Scientifically, bamboos are known as a group of evergreen plants that belong to the grass family known as poaceae. They grow in varied climates and mainly spread through their roots or rhizomes. Scientists have long concluded that bamboo is not a tree but a grass. However, one also notes that according to the Indian Forest Act, 1927, it was considered a tree. This act made felling of bamboos from outside forest areas and the transportation of the same illegal. This had led to numerous issues and problems for bamboo growers in the past.
On December 20, 2017, a bill to exclude bamboo from the definition of 'tree' under the Indian Forest Act was passed by the Lok Sabha and categorised bamboo as a grass. Bringing bamboo outside the definition of the tree meant easing the burden on farmers and bamboo growers. This could be considered as a positive step in promoting all trades related to bamboo. The Government of India had also stated that the amended law will enable farmers to cut and transport bamboo grown on their land outside forests and this could have a progressive impact on the income of the farmers besides generating massive employment. It has been hoped that the development would make the Northeastern region of India prosper with tremendous potential in the future.
Till date, this hope has been kept alive after acknowledging the potential of the Northeast region is not only growing more bamboos but also in up-scaling the quantum of trade related to bamboo. The Union Minister of State (Independent Charge) Development of North Eastern Region (DoNER) Jitendra Singh on July 10 this year also stated that bamboo sector will be one of the important components of India’s Post-COVID economy. Addressing a webinar with various clusters of Cane and Bamboo Technology Centre (CBTC) and persons associated with bamboo trade, the minister said that bamboo will propel self-reliance in the Northeastern region and is going to be an important vehicle of trade for India and the sub-continent.
According to the minister, bamboo is not only vital to Northeast India's Post- COVID economy but it will also herald new momentum for Prime Minister Narendra Modi’s clarion call of “Vocal for Local”. Jitendra Singh gave the mantra of “Create, Curate and Coordinate” for the bamboo sector for its full exploitation, branding, packaging, and marketing in India and abroad. He acknowledged that the present government of India had the capacity and the will to unlock bamboo’s potential to the highest level as 40 per cent of all resources were available in Northeastern region. However, the minister also lamented the fact that despite India being the second largest producer of bamboo and cane in the world, its share was only five per cent in global trade.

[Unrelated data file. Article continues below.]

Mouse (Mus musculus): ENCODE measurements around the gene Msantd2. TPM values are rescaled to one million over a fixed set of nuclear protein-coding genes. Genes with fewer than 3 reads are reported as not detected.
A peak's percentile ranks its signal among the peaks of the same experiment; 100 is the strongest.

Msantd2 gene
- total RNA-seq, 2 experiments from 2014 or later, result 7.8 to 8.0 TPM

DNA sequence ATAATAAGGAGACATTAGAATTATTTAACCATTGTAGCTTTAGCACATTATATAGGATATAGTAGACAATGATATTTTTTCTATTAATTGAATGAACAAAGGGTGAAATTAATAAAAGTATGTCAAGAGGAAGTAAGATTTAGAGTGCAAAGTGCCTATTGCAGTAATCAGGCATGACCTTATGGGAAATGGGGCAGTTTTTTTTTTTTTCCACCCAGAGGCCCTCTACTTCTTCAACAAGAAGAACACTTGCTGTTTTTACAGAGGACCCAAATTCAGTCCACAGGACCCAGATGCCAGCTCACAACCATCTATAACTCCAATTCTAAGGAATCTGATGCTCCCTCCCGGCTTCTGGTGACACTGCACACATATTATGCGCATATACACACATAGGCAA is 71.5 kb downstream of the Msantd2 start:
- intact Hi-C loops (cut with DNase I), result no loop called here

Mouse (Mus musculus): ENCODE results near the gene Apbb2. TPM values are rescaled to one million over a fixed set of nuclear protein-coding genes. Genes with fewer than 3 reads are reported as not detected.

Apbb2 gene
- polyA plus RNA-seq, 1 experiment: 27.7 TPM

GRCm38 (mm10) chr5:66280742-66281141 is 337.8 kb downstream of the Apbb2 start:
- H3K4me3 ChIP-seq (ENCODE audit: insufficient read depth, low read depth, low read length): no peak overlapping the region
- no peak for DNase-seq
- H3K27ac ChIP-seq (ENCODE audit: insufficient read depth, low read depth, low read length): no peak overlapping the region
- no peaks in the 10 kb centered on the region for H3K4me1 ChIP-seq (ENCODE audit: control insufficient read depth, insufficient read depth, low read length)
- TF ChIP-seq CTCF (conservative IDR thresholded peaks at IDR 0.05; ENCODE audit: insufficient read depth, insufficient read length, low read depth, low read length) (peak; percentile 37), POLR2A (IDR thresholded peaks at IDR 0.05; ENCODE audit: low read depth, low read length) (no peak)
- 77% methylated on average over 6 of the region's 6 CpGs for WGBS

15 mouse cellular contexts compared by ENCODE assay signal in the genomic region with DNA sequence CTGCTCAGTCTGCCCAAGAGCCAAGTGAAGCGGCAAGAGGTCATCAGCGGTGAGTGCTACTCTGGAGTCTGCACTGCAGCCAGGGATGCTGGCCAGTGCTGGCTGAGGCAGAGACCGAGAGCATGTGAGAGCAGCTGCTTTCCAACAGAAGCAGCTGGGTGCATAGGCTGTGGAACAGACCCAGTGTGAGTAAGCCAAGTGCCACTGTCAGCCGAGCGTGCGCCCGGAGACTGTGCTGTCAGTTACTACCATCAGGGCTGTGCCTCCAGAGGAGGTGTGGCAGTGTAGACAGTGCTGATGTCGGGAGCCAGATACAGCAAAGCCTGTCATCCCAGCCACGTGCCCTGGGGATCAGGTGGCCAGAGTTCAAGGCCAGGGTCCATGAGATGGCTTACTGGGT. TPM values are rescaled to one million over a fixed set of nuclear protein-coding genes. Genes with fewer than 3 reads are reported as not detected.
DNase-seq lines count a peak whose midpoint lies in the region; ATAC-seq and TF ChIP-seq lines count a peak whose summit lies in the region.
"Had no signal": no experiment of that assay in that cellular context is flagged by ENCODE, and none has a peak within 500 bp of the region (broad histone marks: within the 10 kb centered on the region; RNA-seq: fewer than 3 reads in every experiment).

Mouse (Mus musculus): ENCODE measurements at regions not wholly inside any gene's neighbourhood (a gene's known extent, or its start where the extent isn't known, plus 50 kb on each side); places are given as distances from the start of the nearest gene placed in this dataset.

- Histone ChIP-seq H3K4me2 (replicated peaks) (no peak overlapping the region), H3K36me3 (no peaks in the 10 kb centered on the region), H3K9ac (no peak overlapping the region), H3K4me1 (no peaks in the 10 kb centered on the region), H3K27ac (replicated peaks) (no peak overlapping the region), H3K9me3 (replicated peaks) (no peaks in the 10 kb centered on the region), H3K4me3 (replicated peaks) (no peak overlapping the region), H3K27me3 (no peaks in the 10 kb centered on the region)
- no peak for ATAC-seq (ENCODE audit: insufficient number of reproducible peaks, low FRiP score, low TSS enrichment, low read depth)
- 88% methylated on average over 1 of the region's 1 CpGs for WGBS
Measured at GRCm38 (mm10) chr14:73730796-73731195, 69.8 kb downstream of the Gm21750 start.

While the steps taken by the government are obviously aimed at enhancing the livelihood opportunities through bamboo related trade and industry, would the set objectives translate into tangible actions is the moot question. Can the government of India truly bring the Northeastern region at par with the more developed regions of the country through the bamboo industry as envisaged or will there be additional burden related to lack of capital investments or existing developmental and infrastructural gaps? If Jitendra Singh has exuded confidence in the potential, one must also take heed to comments made by Kiren Rijiju, MoS, Ministry of Youth Affairs and Sports and Minority Affairs who said that now the onus lies on all the eight Northeastern states to make bamboo a vehicle of prosperity for the whole region. He had advocated that the union government must do “a hand-holding” for the same as the sector has not realized its full potential. Rijiju’s observation had hit the bull’s eye as his statement is not just based on hope and confidence but also on the true experience of the Northeast region.
While there is nothing wrong in expressing hope and infusing confidence, the bamboo growers should be made to feel that the environment is realistically favorable through correct and practical policy interventions. Given the current state of affairs as far as bamboo industry in the Northeast region is concerned, it is not enough to just feel that the grass is greener on the Northeast side.